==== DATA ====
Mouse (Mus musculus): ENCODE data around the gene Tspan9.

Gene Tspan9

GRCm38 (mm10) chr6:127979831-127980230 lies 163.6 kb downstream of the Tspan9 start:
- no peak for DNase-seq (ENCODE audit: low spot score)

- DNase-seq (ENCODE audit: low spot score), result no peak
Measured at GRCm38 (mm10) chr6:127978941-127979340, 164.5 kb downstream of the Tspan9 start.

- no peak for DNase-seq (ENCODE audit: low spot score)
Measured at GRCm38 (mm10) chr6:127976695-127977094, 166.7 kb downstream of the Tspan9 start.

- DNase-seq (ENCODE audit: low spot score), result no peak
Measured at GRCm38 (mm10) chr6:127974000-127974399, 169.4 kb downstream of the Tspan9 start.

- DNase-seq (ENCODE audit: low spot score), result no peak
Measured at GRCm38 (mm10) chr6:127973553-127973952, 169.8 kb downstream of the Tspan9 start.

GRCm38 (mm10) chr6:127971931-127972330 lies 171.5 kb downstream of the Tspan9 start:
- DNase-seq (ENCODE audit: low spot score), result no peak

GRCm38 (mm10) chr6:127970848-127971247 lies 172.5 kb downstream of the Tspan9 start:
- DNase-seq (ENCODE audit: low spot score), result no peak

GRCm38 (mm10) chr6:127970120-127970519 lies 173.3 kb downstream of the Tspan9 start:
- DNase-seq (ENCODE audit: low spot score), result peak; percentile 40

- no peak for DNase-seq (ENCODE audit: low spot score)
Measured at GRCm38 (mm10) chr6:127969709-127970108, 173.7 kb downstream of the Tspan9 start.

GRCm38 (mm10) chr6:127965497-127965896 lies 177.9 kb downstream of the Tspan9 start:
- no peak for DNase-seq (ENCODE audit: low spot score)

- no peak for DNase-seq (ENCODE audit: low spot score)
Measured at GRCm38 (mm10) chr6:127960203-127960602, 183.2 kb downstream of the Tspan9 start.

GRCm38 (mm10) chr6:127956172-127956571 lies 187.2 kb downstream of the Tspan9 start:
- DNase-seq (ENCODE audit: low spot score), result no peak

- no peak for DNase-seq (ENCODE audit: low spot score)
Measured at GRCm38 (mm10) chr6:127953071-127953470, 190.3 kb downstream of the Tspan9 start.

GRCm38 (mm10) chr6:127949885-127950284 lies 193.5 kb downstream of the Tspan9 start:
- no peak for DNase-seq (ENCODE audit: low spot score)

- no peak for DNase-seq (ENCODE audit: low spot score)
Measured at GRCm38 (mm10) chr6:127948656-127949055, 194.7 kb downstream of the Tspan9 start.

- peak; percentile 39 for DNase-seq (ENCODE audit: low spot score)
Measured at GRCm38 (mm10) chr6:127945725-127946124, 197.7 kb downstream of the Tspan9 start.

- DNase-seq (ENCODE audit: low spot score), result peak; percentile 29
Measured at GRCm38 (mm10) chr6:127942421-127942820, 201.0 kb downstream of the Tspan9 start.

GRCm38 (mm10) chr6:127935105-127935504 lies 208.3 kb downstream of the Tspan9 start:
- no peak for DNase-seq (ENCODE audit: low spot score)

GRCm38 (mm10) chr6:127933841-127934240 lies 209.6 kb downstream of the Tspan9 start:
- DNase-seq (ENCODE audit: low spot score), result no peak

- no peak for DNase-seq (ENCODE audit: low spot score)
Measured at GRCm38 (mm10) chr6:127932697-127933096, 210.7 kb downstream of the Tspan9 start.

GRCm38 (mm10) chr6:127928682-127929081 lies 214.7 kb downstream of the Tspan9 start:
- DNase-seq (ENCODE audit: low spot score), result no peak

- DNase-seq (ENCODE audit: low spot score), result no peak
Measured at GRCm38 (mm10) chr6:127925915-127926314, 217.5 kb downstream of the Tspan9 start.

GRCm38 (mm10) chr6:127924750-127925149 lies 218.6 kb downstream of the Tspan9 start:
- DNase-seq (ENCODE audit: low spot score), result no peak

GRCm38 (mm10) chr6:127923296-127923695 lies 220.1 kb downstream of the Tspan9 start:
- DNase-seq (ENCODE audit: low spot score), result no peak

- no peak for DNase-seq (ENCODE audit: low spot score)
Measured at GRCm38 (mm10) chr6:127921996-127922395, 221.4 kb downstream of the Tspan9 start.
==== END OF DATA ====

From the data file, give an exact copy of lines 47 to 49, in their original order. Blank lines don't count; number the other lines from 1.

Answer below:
GRCm38 (mm10) chr6:127924750-127925149 lies 218.6 kb downstream of the Tspan9 start:
- DNase-seq (ENCODE audit: low spot score), result no peak

GRCm38 (mm10) chr6:127923296-127923695 lies 220.1 kb downstream of the Tspan9 start: